Incredible INDIA!

I Found something on Quora I couldnt resist. So I am putting it out here.

[Original Credits: Mr. Amar Nikhil Mehta]

  • Shouldn’t you explore Kashmir


before visiting Switzerland?

 

  • Shouldn’t you explore Andaman & Nicobar


before visiting Mauritius?

 

  • Shouldn’t you explore Kutch


before visiting Salar de Uyuni?

 

  • Shouldn’t you explore Coorg


before visiting Scotland?

 

  • Shouldn’t you explore Goa


Before visiting Thailand?

 

  • Shouldn’t you explore Sikkim


before exploring Iceland?

 

  • Shouldn’t you explore Hampi


before visiting Bagan?

 

  • Shouldn’t you explore the tulip gardens of Srinagar before Netherlands?

 

  • You don’t need to go to the hills of Alaska to ski when you can have it in Auli of Uttarakhand.
  • The allure of Valley of Flowers in Uttarakhand is in the same league as that of Antelope Valley in USA.
  • India Gate in Delhi and Arc de Triomphe in France, do look identical, don’t they?
  • Qutub Minar in Delhi and Leaning Tower of Pisa in Italy.

 

  • The marvelous Jal Mahal in Jaipur and the Trakai Castle of Lithuania.

 

  • Thar Desert in Jaisalmer and Sahara Desert in Morocco share the same folklores.
  • Chitrakoot Falls in Chhattisgarh and Niagara Falls.

 

  • Gandikota Hills in Andhra Pradesh and Grand Canyon.
  • Tea leaves at Munnar in Kerala and Boh Tea Plantation in Malaysia will be equally fragrant.

Yes, every place has its own charm which can’t be replicated or substituted. But as an Indian, it would make little sense to travel to other countries before exploring your own country.

Posted in Travel | Leave a comment

Whom to blame for your failures?

FailureHow many of us remember the India V/s Bangladesh cricket match at the World Cup 2015? I guess many do. We remember it not for the match but for the extreme lack of sportsman spirit displayed by the Bangladesh team and supporters. However, their behavior inspired a question in me. Who is responsible for our failures? Whom do we blame for not succeeding in our endeavors? Most of us will answer the question saying we have none to blame but ourselves. However if we were to introspect on our individual reactions after a defeat, an answer contrary to the statement mentioned above will emerge. After each and every one of our failure, we find an excuse to blame it onto. I couldn’t succeed because I was sick. I couldn’t succeed because there were a lot of disturbances. I couldn’t succeed because they cheated. These are some of the many statements we make after failures. Not all of them are excuses and some of them really happen. However, the proportion of those not excuses is very low. Further, deep in our hearts most of us know what the fact is. We just don’t want people to undervalue our hard work.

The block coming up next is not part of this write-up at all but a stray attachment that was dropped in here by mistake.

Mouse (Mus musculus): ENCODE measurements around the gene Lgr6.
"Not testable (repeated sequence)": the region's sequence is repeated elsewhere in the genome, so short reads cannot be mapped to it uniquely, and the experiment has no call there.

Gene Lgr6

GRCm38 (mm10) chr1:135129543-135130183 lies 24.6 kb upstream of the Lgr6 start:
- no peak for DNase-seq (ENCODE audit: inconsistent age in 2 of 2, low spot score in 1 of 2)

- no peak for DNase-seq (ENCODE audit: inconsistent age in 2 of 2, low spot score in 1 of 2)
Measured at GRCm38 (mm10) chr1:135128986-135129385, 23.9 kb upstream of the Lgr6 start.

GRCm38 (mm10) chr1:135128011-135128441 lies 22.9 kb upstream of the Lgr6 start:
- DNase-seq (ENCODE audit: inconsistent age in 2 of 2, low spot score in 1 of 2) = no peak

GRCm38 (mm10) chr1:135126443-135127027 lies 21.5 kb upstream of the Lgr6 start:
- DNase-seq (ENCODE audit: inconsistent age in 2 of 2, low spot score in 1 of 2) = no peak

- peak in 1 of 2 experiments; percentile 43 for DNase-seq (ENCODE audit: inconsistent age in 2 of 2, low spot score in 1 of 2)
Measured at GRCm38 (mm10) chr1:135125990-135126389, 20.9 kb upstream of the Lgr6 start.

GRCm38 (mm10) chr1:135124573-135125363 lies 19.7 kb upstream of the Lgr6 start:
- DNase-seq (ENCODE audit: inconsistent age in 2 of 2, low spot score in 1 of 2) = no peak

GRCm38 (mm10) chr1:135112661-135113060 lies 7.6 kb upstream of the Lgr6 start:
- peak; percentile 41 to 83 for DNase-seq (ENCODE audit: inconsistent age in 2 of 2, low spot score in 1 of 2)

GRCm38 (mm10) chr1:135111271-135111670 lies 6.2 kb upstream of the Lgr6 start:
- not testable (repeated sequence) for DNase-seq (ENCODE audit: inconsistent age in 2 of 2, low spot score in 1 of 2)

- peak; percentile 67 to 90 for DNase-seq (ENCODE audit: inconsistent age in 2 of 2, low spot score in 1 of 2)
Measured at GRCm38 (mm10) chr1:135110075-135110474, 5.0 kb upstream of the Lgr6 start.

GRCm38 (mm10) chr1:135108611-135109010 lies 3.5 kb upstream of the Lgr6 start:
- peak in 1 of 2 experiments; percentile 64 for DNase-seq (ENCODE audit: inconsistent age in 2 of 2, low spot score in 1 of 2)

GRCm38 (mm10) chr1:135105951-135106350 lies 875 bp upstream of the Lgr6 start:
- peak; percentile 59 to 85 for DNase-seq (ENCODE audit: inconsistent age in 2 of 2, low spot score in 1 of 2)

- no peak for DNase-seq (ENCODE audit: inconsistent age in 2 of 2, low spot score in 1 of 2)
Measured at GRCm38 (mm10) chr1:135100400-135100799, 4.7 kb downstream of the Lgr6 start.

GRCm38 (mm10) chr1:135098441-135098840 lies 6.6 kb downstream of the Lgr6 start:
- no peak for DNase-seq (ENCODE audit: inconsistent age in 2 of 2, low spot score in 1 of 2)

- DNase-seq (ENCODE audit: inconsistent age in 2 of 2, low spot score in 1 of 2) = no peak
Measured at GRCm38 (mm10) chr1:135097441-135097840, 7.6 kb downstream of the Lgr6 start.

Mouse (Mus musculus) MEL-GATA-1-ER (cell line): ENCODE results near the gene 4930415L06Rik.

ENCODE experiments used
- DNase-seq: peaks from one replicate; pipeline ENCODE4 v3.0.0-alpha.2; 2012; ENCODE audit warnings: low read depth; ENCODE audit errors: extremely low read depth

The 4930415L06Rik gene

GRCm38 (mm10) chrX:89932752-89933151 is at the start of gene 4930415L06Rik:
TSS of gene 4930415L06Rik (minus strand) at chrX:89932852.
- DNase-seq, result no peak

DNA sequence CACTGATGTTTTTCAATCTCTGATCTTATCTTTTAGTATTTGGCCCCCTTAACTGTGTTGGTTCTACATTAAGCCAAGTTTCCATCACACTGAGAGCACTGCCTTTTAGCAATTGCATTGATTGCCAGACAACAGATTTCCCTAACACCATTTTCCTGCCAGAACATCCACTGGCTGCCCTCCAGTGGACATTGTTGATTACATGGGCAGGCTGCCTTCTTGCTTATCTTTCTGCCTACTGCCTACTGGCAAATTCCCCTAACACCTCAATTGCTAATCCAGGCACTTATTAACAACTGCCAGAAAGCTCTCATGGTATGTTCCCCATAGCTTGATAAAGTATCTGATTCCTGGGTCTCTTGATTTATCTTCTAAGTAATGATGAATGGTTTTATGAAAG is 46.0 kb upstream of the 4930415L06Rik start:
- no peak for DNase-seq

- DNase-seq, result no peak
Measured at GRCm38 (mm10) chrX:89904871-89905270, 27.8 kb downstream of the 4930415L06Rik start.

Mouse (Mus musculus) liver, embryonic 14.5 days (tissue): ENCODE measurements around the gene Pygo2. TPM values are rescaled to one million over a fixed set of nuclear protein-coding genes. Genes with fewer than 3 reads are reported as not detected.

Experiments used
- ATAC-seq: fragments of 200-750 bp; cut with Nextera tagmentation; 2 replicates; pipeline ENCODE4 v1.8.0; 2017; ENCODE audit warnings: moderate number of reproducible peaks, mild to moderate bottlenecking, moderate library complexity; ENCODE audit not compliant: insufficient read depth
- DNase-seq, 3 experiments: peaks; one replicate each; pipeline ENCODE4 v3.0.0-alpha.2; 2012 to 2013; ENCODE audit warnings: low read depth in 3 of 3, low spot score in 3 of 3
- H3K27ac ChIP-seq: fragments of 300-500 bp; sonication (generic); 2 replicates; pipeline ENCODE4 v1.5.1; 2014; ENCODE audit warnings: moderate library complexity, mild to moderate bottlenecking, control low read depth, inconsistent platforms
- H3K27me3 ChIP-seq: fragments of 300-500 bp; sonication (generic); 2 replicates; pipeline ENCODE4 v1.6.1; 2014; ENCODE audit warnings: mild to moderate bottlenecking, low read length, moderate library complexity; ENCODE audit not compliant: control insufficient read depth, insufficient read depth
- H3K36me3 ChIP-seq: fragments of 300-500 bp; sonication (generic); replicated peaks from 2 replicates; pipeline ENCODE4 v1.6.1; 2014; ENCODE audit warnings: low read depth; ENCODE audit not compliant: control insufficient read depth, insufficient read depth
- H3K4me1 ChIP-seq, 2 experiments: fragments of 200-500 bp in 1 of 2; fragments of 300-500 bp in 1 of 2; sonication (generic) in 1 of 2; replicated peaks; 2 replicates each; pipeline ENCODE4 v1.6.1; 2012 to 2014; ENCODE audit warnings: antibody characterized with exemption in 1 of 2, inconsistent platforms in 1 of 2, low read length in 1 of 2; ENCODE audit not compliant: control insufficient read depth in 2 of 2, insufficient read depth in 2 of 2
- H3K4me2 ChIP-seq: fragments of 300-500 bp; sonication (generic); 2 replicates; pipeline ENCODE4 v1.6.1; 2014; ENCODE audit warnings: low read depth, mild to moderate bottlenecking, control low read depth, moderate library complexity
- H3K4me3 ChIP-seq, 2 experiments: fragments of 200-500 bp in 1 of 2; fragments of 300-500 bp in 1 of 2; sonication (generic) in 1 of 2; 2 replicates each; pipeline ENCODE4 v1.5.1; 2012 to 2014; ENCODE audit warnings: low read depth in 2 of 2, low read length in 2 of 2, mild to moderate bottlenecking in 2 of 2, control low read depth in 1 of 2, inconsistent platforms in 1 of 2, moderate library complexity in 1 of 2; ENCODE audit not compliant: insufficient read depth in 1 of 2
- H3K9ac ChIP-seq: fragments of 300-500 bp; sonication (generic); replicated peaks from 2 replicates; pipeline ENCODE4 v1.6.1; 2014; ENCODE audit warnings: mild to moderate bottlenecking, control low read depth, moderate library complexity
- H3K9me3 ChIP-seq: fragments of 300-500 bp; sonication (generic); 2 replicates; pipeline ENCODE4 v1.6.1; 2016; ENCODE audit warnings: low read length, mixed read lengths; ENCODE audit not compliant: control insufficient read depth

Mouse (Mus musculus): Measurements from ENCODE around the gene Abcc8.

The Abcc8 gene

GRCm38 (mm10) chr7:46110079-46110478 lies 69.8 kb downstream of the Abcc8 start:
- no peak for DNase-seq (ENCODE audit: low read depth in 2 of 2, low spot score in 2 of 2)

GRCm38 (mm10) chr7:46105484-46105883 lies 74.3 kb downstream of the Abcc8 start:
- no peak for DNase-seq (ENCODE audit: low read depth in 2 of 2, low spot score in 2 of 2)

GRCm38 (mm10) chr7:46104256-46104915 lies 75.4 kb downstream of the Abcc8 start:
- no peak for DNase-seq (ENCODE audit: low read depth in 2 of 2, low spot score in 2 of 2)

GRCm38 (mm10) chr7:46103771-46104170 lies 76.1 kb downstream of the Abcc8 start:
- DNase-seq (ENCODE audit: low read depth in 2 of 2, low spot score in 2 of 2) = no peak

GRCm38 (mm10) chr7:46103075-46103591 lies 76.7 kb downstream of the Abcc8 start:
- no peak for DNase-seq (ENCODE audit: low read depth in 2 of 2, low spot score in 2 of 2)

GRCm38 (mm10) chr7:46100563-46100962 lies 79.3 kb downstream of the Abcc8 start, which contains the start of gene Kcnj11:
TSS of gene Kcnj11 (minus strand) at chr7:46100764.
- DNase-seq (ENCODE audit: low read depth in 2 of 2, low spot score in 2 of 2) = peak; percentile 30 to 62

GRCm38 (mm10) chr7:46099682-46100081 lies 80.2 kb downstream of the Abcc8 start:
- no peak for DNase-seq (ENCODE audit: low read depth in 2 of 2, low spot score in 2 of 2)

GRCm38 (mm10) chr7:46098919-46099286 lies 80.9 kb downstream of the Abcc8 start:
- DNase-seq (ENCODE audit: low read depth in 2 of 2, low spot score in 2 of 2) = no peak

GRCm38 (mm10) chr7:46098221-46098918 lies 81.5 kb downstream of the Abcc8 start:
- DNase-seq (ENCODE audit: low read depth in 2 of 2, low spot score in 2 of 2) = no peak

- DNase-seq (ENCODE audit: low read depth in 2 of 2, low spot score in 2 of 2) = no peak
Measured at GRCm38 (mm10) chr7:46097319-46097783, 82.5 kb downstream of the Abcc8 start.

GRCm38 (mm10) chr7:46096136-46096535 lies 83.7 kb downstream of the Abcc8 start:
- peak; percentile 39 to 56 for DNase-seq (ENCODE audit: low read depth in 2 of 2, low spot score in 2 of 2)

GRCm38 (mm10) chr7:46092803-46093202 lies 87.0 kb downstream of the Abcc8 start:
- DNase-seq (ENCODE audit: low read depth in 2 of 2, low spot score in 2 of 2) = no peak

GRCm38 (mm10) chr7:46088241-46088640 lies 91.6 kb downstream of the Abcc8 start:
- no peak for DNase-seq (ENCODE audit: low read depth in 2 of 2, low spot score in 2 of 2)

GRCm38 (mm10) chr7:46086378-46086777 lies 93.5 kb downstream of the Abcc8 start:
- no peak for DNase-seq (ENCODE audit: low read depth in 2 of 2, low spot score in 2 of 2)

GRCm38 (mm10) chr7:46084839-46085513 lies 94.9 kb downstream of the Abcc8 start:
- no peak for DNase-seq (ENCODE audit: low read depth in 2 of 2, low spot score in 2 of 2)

I have had a lot of failures in my life and many times I’ve found some person or event to blame it onto. However, when I saw the Bangladeshis weeping and blaming the umpires, they reminded me of myself. Then I made this decision. The next time I fail, I would blame it on myself. Yes, even if I feel someone else is the cause of my failure, I would blame myself. Even if it were for a stroke of ill luck, I would blame myself. Even if someone had actually cheated, I would blame myself. I would blame myself and tell myself to raise the bar even higher.

The Pole Vault Analogy

Pole VaultThe concept discussed here is quite inconvenient to believe in at first. After all, why should one blame oneself for something the occurrence of which was not under his/her control? Hence in order to further elucidate the concept, I have come up with the pole vault analogy.

Imagine the goal you have set out to accomplish is like the beam on a pole vaulting setup. In order to accomplish your goal; you have to make a jump higher than the beam. However, you were unable to successfully complete the jump. Let us articulate a few reason for your failure to successfully complete the jump.

Case 1: Incomplete preparation

This is the most common of the cases. You are not able to make the jump because you were jittery on the day of the trial, maybe nervous or maybe your current skill level was not sufficient to clear the bar. Whatever may be the case, it can be explained on account of lack of practice. Had you practiced hard enough, you would had felt at ease and not jittery or nervous. Similarly, with sufficient level of practice, you would have been able to lift your skill to a level that you would have cleared the bar.

Case 2: Faulty Tools

That’s no excuse. If you really practice hard, the tools would feel like an extension of your arm and you would be able to spot even the slightest of abnormality. In the case of pole value, the tool would be your vaulting pole. You can’t say that the pole was faulty. If you would have practiced sufficiently to overcome your goal, you would have known that the pole was faulty as soon as you picked it up. So even if the pole wasn’t faulty, you still wouldn’t have made it. So no point complaining, the fault is yours.